The NRA, conservatives and anti-gun control advocates in the U.S make the claim over and over that they have the right to carry weapons. They point to the second amendment which reads: “A well-regulated Militia, being necessary to the security of a free State, the right of the people to keep and bear Arms, shall not be infringed.”
While the argument that American citizens will take up arms against its government, or create militias to patrol unsafe streets seems like something out of a science fiction novel, but Mexican citizens in small towns in Mexico are doing exactly that.
Forget the uprisings by the Zapatistas, the EPR (Popular Revolutionary Army) and ERPI (Insurgent People’s Revolutionary Army). This time, it’s average citizens in towns in Guerrero who are fed up with crime and a government that is doing nothing to help them. The people have banded together to take back their towns in the municipalities of Tecoanapa and Ayutla de Los Libres.
The Mexican paper, El Universal, reports that in Ayutla de los Libres, the town has voted to continue civil resistance despite warnings from State officials who have warned them that this type of self-defense acts are violent acts and against the law. But the people in Ayutla believe they have a right to arm themselves and take matters into their own hands.
In the U.S. some state laws allow citizens to shoot intruders or attackers in self-defense or if they feel threatened, such as the Stand Your ground law in Florida where the notorious case of Trayvon Martin captured world attention last year. In that incident, George Zimmerman, acting as a neighborhood watch coordinator, shot Martin, a youth who was unarmed.
In Mexico many towns and municipalities are managed by a centuries old “usos y costumbres” or customs and traditions system that govern the population and help keep towns functioning as they have for decades and even centuries, especially in places where state and federal presence is almost non-existent. Now, in the municipalities of Tecoanapa and Ayutla de Los Libres, “usos y costumbres” is being pitted against state and federal law.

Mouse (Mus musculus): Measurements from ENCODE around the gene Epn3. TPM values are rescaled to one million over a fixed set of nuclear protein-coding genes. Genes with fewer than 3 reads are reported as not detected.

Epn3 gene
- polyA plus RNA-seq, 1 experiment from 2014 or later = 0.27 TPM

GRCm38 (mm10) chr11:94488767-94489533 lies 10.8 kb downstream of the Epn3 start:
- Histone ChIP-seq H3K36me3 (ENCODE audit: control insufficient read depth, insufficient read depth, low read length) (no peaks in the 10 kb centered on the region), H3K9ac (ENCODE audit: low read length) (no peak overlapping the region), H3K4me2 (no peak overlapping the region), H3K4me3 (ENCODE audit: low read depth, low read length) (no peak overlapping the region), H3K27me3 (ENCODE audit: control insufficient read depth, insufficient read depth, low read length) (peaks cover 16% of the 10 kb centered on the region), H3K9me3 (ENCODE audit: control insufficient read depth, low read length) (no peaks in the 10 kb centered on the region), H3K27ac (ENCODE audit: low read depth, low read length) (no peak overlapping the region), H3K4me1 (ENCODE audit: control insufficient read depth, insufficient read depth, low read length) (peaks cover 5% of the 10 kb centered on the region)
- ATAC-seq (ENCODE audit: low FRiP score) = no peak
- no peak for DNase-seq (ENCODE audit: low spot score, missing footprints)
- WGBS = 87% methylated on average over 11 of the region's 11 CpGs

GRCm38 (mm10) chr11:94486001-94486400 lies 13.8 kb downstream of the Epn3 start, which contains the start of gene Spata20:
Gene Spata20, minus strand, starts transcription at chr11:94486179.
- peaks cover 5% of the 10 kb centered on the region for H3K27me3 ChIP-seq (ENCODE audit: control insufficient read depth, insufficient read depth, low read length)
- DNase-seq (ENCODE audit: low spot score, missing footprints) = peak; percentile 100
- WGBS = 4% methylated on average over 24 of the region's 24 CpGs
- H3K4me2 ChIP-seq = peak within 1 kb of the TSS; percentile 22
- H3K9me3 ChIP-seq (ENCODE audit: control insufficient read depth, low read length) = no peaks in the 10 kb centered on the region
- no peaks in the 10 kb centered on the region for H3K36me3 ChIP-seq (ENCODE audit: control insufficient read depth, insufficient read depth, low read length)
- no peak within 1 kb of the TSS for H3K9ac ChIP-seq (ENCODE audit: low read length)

The people of La Costa Chica de Guerrero are fed up with the insecurity and crime
The people of these towns, in La Costa Chica de Guerrero, in western Mexico, have given their support to their community police and volunteers armed with hunting rifles, small caliber handguns and machetes. They have created roadblocks and are patrolling the streets. The people are fed up with organized crime, which they say extorts money from peasants and farmers, like charging 500 pesos a year to small farmers.
This area of Mexico has been notorious for drugs and armed uprisings by guerrilla groups since the 1960s. But the citizens of these municipalities say there is no police presence. They claim they had to do something. Even though Guerrero State governor, Angel Aguirre Rivero, met with the mayor of Ayutla and agreed to implement the state’s security program, Guerrero Seguro, in the municipalities, the town’s militia continue to patrol the streets and check cars coming and going from town. The group, Union of Peoples and Social Organizations of Guerrero, claimed they had arrested at least 30 people, accusing them of drug trafficking, extortion and kidnapping.
This is nothing new. Despite gun ownership being illegal in Mexico (there are a few loopholes) other towns throughout Mexico have been arming themselves and taking action into their own hands. In Colonia LeBaron, Chihuahua, about 130 miles southwest of El Paso, where drug and organized crime reign, a community of Mormon farmers armed themselves after one of their own was kidnapped and two were murdered in cold blood. But when soldiers appeared at the gate of one of the farms, a firefight ensued and a soldier was killed. Two members of the LeBaron community were charged with murder, but the charges were dropped by a judge because of evidence tampering.
Ironically, during the six years of former resident, Felipe Calderon’s tenure, more federal police and soldiers have been assigned to fight crime and the war on drugs. But it appears as if these battles and the patrolling don’t reach the isolated pockets of the country. Now, fighting fire with fire and ignoring federal laws might bring attention to President Pena Nieto’s new government; and just perhaps, they might do something about it and help these poor, isolated communities.